Imperial College London


Faculty of EngineeringDepartment of Bioengineering

Chair in Neurorehabilitation Engineering



+44 (0)20 7594 1387d.farina Website




RSM 4.15Royal School of MinesSouth Kensington Campus




Research Area and Outputs

Professor Farina’s research broadly focuses on the study of the neural control of movement, and on the design and clinical translation of technologies for replacing, restoring, or neuro-modulating impaired motor functions. He has contributed to several fields in neurorehabilitation, most notably the area of active prostheses (e.g., Science Translational Medicine 8;6(257):257ps12,2014), with strong clinical translation (e.g., The Lancet, 385(9983):2183-9,2015; Sci Rep (Nature) 2016;6:34960; IEEE TNSRE 23(5):827-36, 2015), and has pioneered bioelectrodes and signal processing methods for human-machine interfacing of motor neurons in vivo that are now adopted by research groups worldwide (IEEE Signal Processing Magazine, 1:115-120,2015; Proc IEEE, 104:353-373 2016; Nature Biomed Eng, 10.1038/s41551-016-0025, 2017; IEEE TNSRE 18(3):221-9, 2010). His research is strongly interdisciplinary and has been published in Journals across the disciplines of physiology, neurosciences, clinical sciences, and engineering, with >400 authored peer-reviewed journal papers that have had a high impact (e.g., a total of >18,000 citations to his papers). He has also been the Editor of the IEEE/Wiley books “Introduction to Neural Engineering for Motor Rehabilitation” and “Surface Electromyography: physiology, engineering and applications”.

Representative recent publications:

  1. D. Farina, I. Vujaklija, M. Sartori, T. Kapelner, F. Negro, N. Jiang, K. Bergmeister, A. Andalib, J. Principe, and O. C. Aszmann, “Man/machine interface based on the discharge timings of spinal motor neurons after targeted muscle reinnervation,” Nat. Biomed. Eng., vol. 1, no. 2, Feb. 2017.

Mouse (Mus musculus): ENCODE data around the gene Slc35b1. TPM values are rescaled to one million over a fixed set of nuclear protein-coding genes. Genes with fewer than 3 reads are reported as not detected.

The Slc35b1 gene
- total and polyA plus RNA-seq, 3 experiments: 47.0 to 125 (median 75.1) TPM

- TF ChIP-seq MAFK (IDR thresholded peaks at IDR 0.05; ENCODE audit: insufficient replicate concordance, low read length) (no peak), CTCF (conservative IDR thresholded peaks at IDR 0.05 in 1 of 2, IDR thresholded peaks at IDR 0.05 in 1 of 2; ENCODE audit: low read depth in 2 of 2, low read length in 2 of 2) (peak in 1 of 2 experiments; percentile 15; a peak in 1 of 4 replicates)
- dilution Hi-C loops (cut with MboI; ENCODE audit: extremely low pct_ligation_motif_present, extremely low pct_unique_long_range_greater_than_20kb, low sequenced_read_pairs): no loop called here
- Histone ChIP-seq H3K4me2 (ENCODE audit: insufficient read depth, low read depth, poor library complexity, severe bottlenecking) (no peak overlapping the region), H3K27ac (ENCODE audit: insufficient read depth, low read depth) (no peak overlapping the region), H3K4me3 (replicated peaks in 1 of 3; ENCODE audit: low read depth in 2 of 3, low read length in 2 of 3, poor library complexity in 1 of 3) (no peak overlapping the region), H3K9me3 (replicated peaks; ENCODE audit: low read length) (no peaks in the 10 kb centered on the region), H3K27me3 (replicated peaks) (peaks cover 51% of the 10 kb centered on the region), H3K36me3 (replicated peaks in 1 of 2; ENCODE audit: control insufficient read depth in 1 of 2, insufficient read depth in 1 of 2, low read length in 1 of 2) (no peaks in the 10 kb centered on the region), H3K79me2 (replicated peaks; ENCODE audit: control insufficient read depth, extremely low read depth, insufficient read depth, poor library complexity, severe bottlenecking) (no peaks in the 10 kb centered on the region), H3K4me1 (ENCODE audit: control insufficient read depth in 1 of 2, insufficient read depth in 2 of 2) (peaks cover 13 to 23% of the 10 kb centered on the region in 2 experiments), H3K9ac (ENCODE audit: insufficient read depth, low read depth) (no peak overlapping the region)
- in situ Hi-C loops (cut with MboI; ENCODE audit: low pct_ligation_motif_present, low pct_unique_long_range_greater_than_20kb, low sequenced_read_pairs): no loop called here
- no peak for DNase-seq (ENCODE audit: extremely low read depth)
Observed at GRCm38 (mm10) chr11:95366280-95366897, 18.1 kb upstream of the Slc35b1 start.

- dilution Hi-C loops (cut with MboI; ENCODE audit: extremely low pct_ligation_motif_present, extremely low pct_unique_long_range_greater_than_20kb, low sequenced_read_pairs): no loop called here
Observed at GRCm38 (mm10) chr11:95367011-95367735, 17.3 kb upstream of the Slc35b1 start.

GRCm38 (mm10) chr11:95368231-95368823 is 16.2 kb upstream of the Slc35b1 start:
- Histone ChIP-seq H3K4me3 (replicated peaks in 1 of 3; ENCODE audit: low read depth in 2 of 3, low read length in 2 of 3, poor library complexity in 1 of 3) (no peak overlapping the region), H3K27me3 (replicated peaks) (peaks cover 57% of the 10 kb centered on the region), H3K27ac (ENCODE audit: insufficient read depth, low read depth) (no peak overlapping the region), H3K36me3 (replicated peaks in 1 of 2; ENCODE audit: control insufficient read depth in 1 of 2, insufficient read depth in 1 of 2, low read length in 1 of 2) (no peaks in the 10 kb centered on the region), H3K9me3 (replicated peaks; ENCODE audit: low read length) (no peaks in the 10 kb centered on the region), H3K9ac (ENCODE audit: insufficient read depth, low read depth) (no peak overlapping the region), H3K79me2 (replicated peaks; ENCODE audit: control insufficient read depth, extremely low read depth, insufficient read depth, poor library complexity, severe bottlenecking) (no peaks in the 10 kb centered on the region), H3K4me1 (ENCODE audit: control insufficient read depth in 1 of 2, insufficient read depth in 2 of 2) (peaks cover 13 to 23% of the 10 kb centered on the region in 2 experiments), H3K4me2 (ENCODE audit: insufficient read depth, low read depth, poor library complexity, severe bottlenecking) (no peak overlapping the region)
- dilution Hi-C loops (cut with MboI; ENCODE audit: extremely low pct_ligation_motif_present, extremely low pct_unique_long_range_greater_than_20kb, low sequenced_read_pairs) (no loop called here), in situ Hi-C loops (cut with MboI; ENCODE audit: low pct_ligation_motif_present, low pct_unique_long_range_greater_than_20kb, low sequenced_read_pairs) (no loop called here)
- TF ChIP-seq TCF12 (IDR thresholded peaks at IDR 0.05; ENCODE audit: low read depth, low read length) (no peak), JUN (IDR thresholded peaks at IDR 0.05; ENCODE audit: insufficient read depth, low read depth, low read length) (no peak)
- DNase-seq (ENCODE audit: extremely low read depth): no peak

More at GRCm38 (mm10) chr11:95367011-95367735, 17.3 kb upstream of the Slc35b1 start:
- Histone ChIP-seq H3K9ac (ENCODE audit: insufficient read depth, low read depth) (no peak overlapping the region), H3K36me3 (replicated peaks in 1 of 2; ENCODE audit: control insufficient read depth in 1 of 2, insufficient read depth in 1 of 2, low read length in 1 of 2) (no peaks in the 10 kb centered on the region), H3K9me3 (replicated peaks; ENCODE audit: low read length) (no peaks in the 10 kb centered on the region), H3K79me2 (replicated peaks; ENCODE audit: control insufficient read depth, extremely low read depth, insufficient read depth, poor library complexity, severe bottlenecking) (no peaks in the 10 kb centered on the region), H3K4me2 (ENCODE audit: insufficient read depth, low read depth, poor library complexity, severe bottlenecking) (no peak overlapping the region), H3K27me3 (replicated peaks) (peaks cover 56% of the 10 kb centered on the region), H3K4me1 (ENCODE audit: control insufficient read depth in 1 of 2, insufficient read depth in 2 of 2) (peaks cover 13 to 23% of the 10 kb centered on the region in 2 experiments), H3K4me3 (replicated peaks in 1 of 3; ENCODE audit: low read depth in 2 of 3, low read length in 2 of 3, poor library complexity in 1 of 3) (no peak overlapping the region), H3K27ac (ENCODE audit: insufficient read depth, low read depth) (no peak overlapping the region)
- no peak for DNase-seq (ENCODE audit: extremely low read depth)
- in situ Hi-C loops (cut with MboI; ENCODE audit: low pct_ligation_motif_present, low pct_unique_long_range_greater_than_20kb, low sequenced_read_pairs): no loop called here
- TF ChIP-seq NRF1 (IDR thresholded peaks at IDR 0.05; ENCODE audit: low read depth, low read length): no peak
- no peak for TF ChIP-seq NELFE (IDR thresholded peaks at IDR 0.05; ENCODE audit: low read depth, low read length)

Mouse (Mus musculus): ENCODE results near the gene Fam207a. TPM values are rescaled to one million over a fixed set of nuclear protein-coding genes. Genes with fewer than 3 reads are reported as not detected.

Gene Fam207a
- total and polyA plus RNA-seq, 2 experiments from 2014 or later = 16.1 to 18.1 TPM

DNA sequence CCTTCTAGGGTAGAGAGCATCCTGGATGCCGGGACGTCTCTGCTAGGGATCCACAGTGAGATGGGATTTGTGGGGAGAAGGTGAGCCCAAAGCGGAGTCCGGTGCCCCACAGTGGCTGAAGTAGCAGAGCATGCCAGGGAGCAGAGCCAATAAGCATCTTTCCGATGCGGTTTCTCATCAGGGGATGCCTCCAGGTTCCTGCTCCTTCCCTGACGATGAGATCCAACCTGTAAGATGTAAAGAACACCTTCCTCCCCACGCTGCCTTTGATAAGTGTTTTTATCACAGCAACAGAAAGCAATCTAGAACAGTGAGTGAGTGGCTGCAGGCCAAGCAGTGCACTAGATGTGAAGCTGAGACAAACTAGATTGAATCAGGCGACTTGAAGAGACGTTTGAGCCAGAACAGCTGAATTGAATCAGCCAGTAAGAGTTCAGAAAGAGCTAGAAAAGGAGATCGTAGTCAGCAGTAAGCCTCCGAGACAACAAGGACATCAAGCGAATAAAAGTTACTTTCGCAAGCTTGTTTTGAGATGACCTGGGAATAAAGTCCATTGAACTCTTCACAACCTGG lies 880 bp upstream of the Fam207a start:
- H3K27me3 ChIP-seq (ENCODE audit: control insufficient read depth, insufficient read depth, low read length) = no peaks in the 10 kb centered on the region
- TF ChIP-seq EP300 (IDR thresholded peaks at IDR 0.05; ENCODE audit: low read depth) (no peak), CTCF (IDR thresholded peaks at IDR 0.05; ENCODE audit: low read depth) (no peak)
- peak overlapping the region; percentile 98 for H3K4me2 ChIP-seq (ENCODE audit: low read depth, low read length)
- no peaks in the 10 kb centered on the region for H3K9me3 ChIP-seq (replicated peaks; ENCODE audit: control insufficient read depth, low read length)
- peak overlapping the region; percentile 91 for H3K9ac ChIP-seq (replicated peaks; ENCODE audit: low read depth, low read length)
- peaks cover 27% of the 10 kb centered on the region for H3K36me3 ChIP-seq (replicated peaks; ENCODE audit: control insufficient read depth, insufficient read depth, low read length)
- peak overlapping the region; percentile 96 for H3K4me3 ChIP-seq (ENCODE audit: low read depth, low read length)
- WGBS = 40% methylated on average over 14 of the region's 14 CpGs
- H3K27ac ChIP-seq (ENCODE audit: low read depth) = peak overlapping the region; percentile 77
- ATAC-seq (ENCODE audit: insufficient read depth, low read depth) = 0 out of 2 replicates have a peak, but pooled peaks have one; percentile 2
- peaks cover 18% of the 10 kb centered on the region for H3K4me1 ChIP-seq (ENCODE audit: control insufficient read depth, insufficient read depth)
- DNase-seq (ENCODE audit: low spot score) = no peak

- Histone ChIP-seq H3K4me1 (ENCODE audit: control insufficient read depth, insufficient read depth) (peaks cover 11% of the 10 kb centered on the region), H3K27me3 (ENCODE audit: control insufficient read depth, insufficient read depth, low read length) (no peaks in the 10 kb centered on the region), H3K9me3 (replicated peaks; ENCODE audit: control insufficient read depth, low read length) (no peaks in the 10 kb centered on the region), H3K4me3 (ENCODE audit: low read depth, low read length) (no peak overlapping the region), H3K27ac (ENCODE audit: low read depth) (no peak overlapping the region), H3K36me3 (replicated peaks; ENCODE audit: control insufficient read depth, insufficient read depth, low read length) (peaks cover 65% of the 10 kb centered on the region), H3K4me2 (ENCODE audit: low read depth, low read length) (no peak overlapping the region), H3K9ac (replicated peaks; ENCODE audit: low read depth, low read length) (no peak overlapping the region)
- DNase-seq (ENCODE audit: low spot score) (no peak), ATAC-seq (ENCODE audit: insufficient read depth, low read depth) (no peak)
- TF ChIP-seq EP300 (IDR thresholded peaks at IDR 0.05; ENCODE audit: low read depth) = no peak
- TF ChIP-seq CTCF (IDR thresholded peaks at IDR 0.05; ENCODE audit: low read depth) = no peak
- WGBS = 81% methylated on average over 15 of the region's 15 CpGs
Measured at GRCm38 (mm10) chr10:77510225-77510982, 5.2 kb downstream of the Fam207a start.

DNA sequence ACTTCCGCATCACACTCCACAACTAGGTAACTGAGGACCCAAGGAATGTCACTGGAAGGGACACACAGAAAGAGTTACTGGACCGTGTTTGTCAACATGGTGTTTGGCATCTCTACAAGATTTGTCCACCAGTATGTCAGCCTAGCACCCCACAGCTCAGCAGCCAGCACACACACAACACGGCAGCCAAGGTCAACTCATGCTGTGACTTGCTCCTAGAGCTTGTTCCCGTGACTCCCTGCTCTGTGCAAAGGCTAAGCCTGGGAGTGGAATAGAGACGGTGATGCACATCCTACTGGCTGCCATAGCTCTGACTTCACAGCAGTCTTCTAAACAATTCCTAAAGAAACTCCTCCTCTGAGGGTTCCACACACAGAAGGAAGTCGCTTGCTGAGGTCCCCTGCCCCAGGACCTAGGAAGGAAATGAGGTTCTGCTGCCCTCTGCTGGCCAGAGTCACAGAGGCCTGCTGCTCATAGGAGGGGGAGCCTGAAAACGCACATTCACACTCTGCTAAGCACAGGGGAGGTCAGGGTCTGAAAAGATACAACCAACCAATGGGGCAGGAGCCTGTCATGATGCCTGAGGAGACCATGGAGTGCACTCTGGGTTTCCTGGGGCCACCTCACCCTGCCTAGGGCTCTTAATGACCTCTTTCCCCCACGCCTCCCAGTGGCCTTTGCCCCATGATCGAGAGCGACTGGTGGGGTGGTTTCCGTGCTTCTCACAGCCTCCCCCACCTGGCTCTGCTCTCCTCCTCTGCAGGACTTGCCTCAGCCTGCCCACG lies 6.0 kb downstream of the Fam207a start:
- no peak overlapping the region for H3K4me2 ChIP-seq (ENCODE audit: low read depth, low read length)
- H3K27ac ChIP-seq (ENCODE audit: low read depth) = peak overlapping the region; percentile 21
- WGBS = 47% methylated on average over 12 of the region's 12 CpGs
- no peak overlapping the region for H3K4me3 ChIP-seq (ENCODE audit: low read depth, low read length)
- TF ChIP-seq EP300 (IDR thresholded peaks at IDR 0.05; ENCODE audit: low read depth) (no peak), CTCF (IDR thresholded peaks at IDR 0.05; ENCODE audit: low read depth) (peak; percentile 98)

2. O. C. Aszmann, I. Vujaklija, A. D. Roche, S. Salminger, M. Herceg, A. Sturma, L. A. Hruby, A. Pittermann, C. Hofer, S. Amsuess, and D. Farina, “Elective amputation and bionic substitution restore functional hand use after critical soft tissue injuries,” Sci. Rep. (Nature), vol. 6, p. 34960, Oct. 2016.
  3. D. Farina, A. Holobar, “Characterization of human motor units from surface EMG decomposition”, Proc IEEE, vol. 104, pp. 353-373 2016
  4. O.C. Aszmann, A.D. Roche, S. Salminger, T. Paternostro-Sluga, M. Herceg, A. Sturma, C. Hofer, D. Farina, “Bionic Reconstruction Restores Hand Function after Brachial Plexus Injury”, The Lancet, vol. 385(9983), pp. 2183-9, 2015
  5. D. Czesnik, J. Howells, F. Negro, M. Wagenknecht, S. Hanner, D. Farina, D. Burke, W. Paulus, “Increased HCN channel driven inward rectification in benign cramp fasciculation syndrome”, Brain, vol. 138, pp. 3168-79, 2015
  6. J.A. Gallego, J.L. Dideriksen, A. Holobar, J. Ibáñez, V. Glaser, J.P. Romero, J. Benito-León, J.L. Pons, E. Rocon, D. Farina, „The Phase Difference Between Neural Drives to Antagonist Muscles in Essential Tremor Is Associated with the Relative Strength of Supraspinal and Afferent Input. J. Neurosci., vol. 35, pp. 8925-37, 2015
  7. C.M. Laine, E. Martinez-Valdes, D. Falla, F. Mayer, D. Farina, “Motor Neuron Pools of Synergistic Thigh Muscles Share Most of Their Synaptic Input”, J Neurosci. vol. 35, pp. 12207-16, 2015
  8. D. Farina, O. Aszmann, “Bionic Limbs: Clinical Reality and Academic Promises. Sci Transl Med. 8;6(257):257ps12, 2014